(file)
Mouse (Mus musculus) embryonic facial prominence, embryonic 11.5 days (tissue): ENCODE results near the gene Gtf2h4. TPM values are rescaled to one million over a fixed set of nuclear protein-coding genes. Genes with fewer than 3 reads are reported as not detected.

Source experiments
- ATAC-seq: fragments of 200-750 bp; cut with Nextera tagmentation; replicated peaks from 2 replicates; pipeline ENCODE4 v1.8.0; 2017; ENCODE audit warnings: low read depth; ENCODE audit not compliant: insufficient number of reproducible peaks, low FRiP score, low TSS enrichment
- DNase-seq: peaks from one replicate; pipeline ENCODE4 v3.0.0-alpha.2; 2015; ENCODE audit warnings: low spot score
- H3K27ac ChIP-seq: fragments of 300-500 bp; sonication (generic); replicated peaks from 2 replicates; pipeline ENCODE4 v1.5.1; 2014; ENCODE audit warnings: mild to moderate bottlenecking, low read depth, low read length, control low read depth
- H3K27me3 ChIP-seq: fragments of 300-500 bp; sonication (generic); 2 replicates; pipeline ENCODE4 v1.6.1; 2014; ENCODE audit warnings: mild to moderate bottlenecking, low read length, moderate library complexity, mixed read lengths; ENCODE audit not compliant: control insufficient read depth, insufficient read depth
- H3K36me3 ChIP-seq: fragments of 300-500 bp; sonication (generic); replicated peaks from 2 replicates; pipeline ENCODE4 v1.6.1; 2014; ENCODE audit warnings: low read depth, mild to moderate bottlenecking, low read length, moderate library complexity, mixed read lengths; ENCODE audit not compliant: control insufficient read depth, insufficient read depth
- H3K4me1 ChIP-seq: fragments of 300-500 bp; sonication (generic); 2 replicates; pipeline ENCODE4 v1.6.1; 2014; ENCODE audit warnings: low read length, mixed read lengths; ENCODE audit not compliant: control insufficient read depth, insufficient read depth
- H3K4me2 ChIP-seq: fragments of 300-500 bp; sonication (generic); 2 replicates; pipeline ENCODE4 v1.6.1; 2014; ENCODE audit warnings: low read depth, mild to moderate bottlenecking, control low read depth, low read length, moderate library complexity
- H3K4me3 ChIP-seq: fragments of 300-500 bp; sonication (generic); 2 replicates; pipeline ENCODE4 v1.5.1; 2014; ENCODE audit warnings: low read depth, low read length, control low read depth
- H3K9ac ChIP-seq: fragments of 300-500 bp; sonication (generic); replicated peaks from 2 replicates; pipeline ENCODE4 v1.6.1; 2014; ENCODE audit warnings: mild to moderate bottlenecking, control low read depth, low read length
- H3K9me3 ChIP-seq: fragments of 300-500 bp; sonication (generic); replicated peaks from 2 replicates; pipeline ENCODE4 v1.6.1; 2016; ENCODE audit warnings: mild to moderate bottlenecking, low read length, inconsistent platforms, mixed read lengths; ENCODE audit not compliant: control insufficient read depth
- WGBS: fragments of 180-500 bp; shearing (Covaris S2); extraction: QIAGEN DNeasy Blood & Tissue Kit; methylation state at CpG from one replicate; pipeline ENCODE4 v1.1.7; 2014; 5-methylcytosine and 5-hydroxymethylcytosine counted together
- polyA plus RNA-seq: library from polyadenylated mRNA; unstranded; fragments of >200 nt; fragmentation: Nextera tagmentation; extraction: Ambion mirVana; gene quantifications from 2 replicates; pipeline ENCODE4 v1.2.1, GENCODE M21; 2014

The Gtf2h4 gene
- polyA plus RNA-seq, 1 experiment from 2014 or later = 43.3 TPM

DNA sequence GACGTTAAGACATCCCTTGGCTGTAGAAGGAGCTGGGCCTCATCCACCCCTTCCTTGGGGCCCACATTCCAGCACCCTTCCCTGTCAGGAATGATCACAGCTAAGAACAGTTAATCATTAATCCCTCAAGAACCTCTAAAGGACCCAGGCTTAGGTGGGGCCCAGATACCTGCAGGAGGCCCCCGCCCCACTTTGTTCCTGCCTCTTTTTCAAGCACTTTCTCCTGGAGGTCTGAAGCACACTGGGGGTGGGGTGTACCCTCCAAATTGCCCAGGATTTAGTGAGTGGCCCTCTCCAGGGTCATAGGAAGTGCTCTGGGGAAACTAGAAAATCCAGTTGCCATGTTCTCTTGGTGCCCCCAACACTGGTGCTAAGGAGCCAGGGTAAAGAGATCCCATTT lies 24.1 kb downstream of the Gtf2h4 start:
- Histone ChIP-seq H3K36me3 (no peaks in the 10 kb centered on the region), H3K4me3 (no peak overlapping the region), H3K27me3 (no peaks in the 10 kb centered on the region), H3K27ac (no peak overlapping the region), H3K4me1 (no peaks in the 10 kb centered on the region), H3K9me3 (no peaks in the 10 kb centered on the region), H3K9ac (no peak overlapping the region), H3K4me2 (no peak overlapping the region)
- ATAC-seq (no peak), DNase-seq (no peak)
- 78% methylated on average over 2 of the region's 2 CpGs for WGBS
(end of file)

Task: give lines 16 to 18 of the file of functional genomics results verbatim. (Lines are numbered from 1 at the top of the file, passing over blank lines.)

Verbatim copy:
- polyA plus RNA-seq, 1 experiment from 2014 or later = 43.3 TPM

DNA sequence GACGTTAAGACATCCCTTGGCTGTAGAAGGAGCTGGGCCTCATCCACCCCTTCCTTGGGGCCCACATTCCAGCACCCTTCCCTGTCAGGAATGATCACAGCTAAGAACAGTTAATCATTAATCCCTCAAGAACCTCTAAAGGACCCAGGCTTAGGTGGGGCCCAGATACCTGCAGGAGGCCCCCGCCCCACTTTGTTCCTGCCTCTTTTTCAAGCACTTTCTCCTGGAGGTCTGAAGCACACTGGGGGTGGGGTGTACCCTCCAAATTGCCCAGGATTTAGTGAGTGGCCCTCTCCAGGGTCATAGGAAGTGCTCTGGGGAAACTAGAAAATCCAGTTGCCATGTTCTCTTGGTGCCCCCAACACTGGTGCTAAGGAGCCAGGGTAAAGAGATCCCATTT lies 24.1 kb downstream of the Gtf2h4 start:
- Histone ChIP-seq H3K36me3 (no peaks in the 10 kb centered on the region), H3K4me3 (no peak overlapping the region), H3K27me3 (no peaks in the 10 kb centered on the region), H3K27ac (no peak overlapping the region), H3K4me1 (no peaks in the 10 kb centered on the region), H3K9me3 (no peaks in the 10 kb centered on the region), H3K9ac (no peak overlapping the region), H3K4me2 (no peak overlapping the region)